Continuing with our Featured Commoner revival, we are pleased to present an interview with Brandt Cannici, founder of Strayform, a “creation network” that uniquely helps artists fund their works by utilizing Creative Commons licensing.
What’s Strayform all about? What’s its history? How did it come about? Who’s involved?
Strayform is a new model for digital content. With the internet, distribution of digital goods is practically free; the true value is in their creation. Strayform allows people to pay for creation and lets distribution happen naturally and without restriction. Furthermore when you cut out middlemen who act as distributors, something amazing happens. Creators and consumers can now interact naturally as partners. No longer are you a passive recipient of a CD or film. With Strayform, you helped fund it, you watched it grow, you worked with the creator, you had input and could affect the final product. I believe because of this interaction the future will be full of all sorts of creative media projects that are not even imagined today.
I am the founder and I got the idea while working in Japan. My sister and I used to argue about piracy. She claimed that it hurts the artists while I said every dollar you pay to the big distributors is used to force artists into unfair contracts. About that time my friend’s band signed a multi-million dollar deal with EMI. But EMI sat on the contract and my friend went bankrupt. So I came up with an idea that cuts out the distributor, lets artists get paid more, and lets consumer use and file-share freely. I moved back to Texas and made the product, afterward moving to San Francisco to launch. In comparison to our competitors we are a tiny, boot-strapped team – a couple of guys in a coffee shop eating ramen to stay afloat. However, the site is quite sophisticated in what it does.
Hello, everyone! My name is Evan Prodromou. I’m excited and honoured to be able to talk to all of you through this email newsletter. When Creative Commons asked me to write for their fundraising drive, I simply couldn’t refuse.
In 2003, with my wife Maj, I started a project called Wikitravel – an effort to create a Free, complete, up-to-date and reliable world-wide travel guide. Inspired in part by Wikipedia, the free encyclopedia, Wikitravel’s text, maps, and photos are all collaboratively developed by Internet users from around the world. Together, we’re making travel guides that are as good or better than those made by traditional, proprietary travel publishers.
Collectively, Wikitravellers have donated hundreds of thousands of person-hours to realize our shared dream. But they didn’t put in that time to make great travel guides just for me personally. They did that work for a common goal: so that every traveler in the world could have high-quality, practical travel information in their own language.
Because of Wikitravel’s liberal Creative Commons license (Attribution-ShareAlike), our contributors know that their work is free today and will remain available to all. The Creative Commons name and badge on every Wikitravel page lets our users know that they are free to use, share, and re-distribute our guides in whatever way their imagination takes them.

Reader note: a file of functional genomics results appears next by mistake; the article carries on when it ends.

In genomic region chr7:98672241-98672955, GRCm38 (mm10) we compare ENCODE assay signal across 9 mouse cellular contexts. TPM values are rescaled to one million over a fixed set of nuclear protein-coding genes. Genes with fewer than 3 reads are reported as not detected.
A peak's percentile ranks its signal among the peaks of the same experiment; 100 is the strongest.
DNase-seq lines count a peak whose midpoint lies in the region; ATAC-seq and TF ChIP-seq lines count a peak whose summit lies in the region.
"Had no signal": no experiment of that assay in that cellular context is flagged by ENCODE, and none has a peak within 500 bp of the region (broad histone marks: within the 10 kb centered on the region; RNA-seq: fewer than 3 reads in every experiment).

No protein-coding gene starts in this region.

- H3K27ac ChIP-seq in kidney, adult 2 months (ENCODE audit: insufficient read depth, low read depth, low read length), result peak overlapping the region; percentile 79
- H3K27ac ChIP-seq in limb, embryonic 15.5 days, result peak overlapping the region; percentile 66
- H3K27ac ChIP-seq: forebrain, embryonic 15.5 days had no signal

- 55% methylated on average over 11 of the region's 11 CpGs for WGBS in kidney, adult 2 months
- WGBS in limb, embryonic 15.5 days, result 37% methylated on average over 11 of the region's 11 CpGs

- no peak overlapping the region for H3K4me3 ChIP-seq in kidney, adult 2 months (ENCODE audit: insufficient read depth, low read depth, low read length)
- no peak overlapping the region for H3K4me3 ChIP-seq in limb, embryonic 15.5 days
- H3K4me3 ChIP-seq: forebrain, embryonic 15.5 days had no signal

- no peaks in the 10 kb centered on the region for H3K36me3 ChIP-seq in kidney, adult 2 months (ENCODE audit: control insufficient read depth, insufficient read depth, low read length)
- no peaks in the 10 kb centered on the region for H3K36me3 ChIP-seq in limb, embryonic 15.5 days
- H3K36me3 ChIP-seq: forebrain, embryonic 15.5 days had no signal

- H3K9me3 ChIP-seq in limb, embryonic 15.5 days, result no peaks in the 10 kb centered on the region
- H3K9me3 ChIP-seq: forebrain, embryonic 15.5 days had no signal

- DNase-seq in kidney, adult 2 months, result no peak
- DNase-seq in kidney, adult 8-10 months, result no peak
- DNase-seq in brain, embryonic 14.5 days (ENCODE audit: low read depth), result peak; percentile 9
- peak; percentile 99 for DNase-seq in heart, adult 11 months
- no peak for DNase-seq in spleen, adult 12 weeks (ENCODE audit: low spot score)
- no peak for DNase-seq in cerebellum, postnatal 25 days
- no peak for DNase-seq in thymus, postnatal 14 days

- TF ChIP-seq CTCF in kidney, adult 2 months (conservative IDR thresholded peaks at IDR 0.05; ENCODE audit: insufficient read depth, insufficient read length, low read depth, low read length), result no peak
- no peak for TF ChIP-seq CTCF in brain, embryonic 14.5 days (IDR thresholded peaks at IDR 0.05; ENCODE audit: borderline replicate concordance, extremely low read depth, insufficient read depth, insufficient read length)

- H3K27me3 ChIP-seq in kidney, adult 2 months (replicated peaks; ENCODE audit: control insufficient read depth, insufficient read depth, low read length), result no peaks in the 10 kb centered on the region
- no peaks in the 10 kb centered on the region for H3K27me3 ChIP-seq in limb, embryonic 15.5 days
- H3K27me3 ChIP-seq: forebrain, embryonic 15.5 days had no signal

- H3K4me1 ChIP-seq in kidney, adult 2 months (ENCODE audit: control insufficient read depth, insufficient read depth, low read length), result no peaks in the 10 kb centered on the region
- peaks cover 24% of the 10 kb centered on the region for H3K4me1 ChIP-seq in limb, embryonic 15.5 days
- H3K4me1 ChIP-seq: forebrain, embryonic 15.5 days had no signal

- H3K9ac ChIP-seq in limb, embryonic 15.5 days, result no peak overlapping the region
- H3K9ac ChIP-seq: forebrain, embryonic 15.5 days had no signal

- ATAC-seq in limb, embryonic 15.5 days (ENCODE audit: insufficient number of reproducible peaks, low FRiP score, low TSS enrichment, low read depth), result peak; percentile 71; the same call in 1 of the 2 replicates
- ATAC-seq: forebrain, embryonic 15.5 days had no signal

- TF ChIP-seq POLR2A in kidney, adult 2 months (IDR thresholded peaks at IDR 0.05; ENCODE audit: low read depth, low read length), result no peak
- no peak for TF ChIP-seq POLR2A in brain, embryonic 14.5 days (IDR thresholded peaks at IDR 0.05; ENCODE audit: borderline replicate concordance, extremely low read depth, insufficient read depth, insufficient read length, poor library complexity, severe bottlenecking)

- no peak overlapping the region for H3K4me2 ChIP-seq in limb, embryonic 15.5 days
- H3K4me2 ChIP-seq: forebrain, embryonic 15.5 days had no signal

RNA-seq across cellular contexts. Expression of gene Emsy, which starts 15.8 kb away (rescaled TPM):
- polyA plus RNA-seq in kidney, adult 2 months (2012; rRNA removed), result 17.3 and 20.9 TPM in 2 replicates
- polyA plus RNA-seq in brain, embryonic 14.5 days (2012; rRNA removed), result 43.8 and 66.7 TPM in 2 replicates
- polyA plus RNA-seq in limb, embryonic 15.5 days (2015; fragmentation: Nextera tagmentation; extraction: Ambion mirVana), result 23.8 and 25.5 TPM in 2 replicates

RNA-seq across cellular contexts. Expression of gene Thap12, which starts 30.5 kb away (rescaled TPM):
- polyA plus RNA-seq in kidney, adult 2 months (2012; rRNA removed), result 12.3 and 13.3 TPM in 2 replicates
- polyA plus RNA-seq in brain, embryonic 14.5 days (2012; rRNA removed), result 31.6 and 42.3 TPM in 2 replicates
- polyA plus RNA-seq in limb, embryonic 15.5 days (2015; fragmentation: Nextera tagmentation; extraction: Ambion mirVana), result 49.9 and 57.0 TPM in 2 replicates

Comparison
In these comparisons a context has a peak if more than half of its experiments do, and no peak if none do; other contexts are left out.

I think that travel guides and encyclopedias are just the beginning for collaboratively-created Free Content. For that reason, I’ve started two new projects this year: Keiki, a collaborative parenting manual, and Vinismo, a collaborative guide to the world’s wines. I’ve also launched an Open Content guidebook publisher, Wikitravel Press, to compete head-to-head with proprietary publishers. There are opportunities to create Free Cultural works in so many areas it’s mind-boggling.
We are on the cusp of an explosive revolution in human knowledge and culture. We now have the tools and the global infrastructure to let the billions of humans on Earth collaboratively create their own entertainment and reference works: films, textbooks, images, and music. Regular people, working together, are smashing apart the short-sighted, curmudgeonly cultural framework of micropayments, IP portfolios, walled gardens, and dot-com data silos to free up information for everyone to enjoy, use, and share. I truly believe that within a generation we can open the world’s knowledge to all of its inhabitants and reduce or eliminate the misery caused by lack of access to information.
And Creative Commons is a crucial part of the cultural compact that makes that revolution possible. Free Culture licenses, like those from Creative Commons, are a promise between global collaborators that indeed we are working for the good of all. Creative Commons licenses tell readers and listeners that they, too, can be participants in a global community of creators.
As Creative Commons passes its five-year anniversary, the “first generation” of CC-related projects, like Flickr, Magnatune, and yes, Wikitravel, are showing the world the advantage of Open Content and massive intercollaboration. But there are literally thousands of other Open Content projects in hundreds of countries that are just getting off the ground. They’ll have new challenges, new opportunities, and with your help they’ll have the tools and infrastructure of Creative Commons to lean on as they grow.
I hope that, as a friend to Free Culture, you’ll continue to support Creative Commons in all the ways you do: with your time, with your attention, and with your advocacy. But I also ask that you make an investment in the future by donating to Creative Commons in this, their annual fall fundraising drive. Like a wiki, each contribution by people like you and me builds into a powerful fund for advancing our collective goal.
Thanks for your time,
Evan ProdromouComments Off
MIT has been a leader in supporting ways in which educators can retain rights to their academic writings and open up those creations to the world. MIT Libraries has produced a series of videocasts entitled Scholarly Publication and Copyright: Retaining Rights & Increasing the Impact of Research.
Part 1 focuses on how copyright law intersects with the publication process.
Part 2 reviews why academic writers might want to retain rights when publishing, and how they can do so.
Part 3 provides information on increasing the impact of research by making it available through open access channels.
If faculty are able to retain rights, the tutorial explains how Creative Commons can be a useful tool to share scholarly work more widely. Creative Commons’ goals align well with the mission of most academic authors — share and reuse. MIT Scholarly Publishing Consultant Ellen Duranceau says the idea underpinning the tutorial is this: “we need to maximize the potential of research to be shared in the digital age by finding publishing models that realize the potential of the Internet to publish quickly, broadly and inexpensively.”Comments Off
The launch of the Creative Commons licensing suite in Luxembourg marks the 40th jurisdiction worldwide to offer Creative Commons licenses adapted to national law.